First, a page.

(“I was only going to counseling by myself because my husband told me he wouldn’t be doing any more counseling, and I still needed the help. And yes, it tells me that the abuse and his addiction still haven’t been addressed; that’s why the marriage is the same.”)

A friend, when asked specifically to remind her that God was faithful: “You lack faith and you’re too needy.”

(“She minimized my pain and trivialized my request for help to refocus on God. I no longer turn to her when in need.”)

A mentor: “I would encourage you to not get too worked up about all of {his} lying.”

(“Well, someone should be getting worked up about all his lying. Last I checked, lying is a sin and ruins relationships.”)

A pastor: “I believe God doesn't give us more than we can handle."

A pastor, when approached by a woman who was about to marry her daughter’s father, even though he had already gone to jail for physically assaulting her: “You’re already 'yoked' so you might as well marry him.” 

A family member: “You’re better off dead than divorced.”

A pastor/friend: “Obviously if he is still treating you badly then you are not doing everything you can to change.”

“If there is no visible bruise and if no clothes are removed, {it’s not abuse and} it doesn’t matter.”

“A good wife knows how to meet his needs in a way that he won’t feel threatened.”

On getting help for being repeatedly falsely accused of infidelity: “People don't suspect things without good reason. You must have failed to show the love of Christ {to your husband} in some way."

A pastor: “Prostrate yourself before him and humble yourself before all his questions and continue to answer him."

A pastor: “Well, I'm so relieved that you don't want me to take any disciplinary action against him! That would’ve been difficult."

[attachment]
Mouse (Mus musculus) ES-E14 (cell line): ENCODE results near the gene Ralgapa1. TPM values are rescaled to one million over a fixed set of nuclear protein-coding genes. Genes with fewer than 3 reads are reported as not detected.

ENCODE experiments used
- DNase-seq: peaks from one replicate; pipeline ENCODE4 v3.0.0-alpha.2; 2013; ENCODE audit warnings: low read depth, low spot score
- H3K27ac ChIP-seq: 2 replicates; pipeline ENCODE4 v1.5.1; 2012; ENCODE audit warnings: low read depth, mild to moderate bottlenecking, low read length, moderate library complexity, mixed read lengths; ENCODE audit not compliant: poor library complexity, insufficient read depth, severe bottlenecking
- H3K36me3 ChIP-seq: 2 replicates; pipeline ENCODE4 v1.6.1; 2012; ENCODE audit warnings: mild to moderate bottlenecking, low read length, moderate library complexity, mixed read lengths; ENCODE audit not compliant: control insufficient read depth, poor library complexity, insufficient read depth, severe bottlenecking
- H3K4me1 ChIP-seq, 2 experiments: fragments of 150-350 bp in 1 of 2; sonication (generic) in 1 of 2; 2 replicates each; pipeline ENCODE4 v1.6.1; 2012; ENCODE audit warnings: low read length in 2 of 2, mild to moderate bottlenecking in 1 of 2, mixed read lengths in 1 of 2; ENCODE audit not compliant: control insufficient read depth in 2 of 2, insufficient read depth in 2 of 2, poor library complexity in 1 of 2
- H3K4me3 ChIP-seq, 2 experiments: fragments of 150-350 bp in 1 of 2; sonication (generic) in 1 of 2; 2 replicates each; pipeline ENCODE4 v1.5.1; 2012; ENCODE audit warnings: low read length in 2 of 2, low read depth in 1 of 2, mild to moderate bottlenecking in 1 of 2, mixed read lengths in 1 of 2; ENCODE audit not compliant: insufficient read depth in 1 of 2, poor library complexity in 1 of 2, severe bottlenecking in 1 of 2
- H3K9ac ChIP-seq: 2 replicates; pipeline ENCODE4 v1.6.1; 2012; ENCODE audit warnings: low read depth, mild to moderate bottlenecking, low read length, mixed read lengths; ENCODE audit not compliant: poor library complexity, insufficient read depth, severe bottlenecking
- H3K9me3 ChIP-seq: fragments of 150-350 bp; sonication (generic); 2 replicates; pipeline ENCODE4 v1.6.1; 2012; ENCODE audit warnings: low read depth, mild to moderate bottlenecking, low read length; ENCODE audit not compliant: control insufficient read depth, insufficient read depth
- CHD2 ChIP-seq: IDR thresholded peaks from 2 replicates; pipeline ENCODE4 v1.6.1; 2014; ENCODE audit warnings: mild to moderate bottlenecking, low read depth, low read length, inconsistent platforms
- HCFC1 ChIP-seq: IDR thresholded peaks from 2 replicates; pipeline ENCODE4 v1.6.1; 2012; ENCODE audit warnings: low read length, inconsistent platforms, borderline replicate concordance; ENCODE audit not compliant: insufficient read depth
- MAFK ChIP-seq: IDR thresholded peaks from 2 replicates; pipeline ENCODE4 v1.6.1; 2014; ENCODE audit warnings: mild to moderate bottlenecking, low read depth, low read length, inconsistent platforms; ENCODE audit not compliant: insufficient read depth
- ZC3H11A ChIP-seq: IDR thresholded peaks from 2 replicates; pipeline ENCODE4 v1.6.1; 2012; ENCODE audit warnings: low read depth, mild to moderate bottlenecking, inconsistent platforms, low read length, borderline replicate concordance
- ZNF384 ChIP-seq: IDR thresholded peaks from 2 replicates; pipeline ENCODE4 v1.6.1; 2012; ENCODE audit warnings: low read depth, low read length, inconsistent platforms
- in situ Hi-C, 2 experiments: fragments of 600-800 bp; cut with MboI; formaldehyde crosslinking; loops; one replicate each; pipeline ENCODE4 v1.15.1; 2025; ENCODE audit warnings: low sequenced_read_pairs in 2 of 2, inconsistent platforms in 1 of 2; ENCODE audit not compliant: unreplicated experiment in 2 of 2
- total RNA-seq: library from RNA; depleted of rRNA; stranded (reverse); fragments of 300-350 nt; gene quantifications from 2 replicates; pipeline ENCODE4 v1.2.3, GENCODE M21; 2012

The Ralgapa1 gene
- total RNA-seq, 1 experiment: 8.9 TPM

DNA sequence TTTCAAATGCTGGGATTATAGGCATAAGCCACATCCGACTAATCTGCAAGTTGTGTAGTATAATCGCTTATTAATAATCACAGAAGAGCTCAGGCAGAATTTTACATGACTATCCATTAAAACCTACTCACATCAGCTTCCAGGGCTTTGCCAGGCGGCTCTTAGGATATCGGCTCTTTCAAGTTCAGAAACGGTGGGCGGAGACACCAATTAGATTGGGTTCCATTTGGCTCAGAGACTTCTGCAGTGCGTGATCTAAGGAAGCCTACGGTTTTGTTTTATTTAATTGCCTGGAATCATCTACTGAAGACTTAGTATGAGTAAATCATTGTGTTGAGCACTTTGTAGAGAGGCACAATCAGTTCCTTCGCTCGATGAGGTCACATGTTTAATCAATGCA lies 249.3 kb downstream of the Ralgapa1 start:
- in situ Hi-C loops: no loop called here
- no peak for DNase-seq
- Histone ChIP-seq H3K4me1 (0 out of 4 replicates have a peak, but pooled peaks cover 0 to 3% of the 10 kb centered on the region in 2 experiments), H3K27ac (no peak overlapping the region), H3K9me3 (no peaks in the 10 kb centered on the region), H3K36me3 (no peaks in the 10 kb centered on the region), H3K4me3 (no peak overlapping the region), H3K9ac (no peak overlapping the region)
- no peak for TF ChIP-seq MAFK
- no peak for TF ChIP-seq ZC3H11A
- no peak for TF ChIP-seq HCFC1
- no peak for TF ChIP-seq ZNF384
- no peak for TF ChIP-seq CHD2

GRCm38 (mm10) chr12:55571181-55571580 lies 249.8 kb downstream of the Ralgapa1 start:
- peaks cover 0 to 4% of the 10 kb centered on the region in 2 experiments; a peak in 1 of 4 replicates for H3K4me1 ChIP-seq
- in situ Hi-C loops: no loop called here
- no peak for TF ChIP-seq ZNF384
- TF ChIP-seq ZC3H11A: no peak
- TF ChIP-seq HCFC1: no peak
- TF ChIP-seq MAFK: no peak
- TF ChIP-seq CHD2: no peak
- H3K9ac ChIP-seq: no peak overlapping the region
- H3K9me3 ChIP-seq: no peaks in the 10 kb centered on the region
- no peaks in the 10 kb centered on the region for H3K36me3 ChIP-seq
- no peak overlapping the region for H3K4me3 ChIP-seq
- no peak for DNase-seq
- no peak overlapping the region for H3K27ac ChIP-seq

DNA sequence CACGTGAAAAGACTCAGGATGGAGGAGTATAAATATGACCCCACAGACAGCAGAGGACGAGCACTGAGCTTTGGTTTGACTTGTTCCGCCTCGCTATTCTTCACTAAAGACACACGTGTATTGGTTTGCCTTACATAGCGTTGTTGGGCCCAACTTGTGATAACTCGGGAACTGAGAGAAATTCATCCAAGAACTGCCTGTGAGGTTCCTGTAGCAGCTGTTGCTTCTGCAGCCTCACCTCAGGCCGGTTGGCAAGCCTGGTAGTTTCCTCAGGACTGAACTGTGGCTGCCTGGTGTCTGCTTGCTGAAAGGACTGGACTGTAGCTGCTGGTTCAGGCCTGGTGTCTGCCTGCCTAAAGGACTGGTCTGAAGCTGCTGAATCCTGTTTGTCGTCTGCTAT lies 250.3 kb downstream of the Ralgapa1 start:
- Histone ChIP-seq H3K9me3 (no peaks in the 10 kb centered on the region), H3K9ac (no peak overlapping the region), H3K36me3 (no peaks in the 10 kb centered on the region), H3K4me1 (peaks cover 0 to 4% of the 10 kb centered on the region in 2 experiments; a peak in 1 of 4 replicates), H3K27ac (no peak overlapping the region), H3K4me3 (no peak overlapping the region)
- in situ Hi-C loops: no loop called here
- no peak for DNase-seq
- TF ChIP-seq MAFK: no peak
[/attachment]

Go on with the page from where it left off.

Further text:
I hope you are sick to your stomach as you read this. I hope this makes you so very sad. I don’t think any of these people meant to hurt the women to whom they were speaking (at least, I hope they didn’t). Probably these people are speaking out of fear, out of pride, or simply ignorance of these types of situations. 

I need to reiterate: this was not my overall experience. My overall experience with seeking help from my church was very positive. But as you can see, there are women who are coming to our churches and they are asking for help and this is what they are sometimes being told. You have perhaps said words like this to a woman in need. And well-meaning as it might be, I would bet, if given advice like the above, these women are not coming back for more. So they are either heading to other places for potentially unbiblical help, or crawling right back into their marriage pits for another round of abuse, lies, control and fear. They are scared. They are confused. They need us to really hear them, to really understand them, and to really step in and help them.

So if a woman comes to you, here are a few of my layperson’s don’ts:

Don’t shame the woman into doing couples’ counseling immediately after an abuse incident. She will not feel emotionally safe in a counseling session, and odds are, if her husband fits the profile, he will acquiesce to counseling to placate everyone, and he will be able to charm his way through the actual sessions, only to have things blow up afterwards. They should do individual counseling for a time first. (Not everyone will agree with this, but I know some who would…see this post from Leslie Vernick on emotional safety.)